I’m not getting involved in the authorship fracas other than posting multiple versions of this blues classic. In fact, I’m staying out of the Sonny Boy/Elmore thicket altogether by posting the Allman Brothers Band, Crockett, and a rendition by John Hiatt from a Gregg Allman tribute. We begin with the version that I first heard on the radio longer ago than I care to admit. There ain’t nothing better than live Allman Brothers:

There’s only way out here at First Draft as well. I’ll show you the exit after the break.

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Saturday Odds & Sods: Roll With It

Composition VIII by Vasily Kandinsky.

It’s April Fool’s Day. I’m not planning to prank y’all but if I were I wouldn’t tell you. I like to keep my readers off-balance with this offbeat and off-kilter feature. I hope the previous sentence wasn’t off-putting.

We’re going to a kid’s birthday party/crawfish berl today. That’s boil to you auslanders. It’s young Harper’s second birthday and she’s already out of fucks to give. She actually reminds me of Della the cat. That’s how she is. Of course, the toddler will stop being a cat whereas Della Street is defiantly feline for life. It’s a good thing that she’ll never learn how to speak: she’d never shut up.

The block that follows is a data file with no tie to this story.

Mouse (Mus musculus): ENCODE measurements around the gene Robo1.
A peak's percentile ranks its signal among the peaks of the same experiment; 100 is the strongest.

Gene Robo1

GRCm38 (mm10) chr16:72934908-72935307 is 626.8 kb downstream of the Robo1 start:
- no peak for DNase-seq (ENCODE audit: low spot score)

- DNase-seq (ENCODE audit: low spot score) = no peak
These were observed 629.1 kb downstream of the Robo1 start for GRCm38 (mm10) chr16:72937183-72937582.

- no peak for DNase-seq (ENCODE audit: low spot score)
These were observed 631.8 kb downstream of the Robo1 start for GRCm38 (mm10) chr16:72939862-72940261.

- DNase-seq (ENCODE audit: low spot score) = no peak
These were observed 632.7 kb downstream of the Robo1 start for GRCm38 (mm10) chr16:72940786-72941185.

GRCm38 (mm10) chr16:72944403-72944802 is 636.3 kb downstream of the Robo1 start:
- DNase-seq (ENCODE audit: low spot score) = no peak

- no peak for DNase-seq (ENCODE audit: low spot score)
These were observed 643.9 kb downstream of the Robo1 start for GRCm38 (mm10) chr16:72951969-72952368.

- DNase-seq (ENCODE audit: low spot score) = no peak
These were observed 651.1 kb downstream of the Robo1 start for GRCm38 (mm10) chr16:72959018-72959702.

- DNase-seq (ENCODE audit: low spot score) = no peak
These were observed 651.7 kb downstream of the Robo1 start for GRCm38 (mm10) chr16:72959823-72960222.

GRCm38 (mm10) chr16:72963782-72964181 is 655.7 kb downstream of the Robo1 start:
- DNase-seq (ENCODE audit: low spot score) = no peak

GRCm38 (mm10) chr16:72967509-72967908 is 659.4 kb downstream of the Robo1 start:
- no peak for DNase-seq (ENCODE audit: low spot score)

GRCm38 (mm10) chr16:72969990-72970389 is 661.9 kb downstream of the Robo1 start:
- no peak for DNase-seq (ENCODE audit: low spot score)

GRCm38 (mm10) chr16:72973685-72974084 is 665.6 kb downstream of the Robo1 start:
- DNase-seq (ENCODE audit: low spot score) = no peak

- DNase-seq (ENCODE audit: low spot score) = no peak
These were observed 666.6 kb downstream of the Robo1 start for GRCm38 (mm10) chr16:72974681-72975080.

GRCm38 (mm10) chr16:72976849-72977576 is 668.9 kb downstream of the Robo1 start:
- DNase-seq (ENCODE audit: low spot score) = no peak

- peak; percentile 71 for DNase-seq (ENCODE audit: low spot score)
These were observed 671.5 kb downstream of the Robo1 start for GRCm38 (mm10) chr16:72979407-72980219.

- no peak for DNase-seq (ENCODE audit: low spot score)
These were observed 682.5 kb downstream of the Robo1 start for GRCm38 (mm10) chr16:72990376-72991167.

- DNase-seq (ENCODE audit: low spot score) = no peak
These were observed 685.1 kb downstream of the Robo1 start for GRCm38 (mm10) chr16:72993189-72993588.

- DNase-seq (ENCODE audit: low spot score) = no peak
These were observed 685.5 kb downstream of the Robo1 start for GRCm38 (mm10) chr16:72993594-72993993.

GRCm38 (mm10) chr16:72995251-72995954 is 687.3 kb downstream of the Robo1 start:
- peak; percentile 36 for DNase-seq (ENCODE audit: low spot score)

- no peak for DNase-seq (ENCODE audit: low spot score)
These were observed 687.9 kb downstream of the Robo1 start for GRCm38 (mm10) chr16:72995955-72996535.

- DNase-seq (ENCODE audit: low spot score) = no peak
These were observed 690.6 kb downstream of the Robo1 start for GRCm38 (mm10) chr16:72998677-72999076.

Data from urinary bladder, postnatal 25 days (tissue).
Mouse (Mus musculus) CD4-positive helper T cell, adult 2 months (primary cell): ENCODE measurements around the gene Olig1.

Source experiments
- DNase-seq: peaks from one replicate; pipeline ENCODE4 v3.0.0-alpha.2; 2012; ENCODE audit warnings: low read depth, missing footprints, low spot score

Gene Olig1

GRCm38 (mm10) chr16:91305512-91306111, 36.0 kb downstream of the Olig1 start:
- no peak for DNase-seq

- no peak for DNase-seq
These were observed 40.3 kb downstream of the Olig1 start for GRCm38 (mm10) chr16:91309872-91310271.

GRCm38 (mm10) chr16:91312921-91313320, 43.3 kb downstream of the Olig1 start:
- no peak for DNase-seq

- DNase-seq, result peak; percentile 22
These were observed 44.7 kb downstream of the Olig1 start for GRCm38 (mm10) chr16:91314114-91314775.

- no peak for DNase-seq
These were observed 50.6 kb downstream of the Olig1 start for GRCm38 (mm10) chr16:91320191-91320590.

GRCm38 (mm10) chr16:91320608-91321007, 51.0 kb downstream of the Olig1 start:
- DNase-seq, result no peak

We’re back in same title, different song country with this week’s theme songs. I hope y’all can Roll With It, baby. We begin with Steve Winwood’s tribute to Stax-Volt soul music followed by Oasis and *their* song Roll With It.

I’m keeping it relatively light this time around. It’s going to be heavy on the magic and light on the Nazis and such. Of course, *that* could be the April Fool’s joke. You’ll find out after the break.

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Saturday Odds & Sods: Promised Land

Marbotikin Dulda by Frank Stella.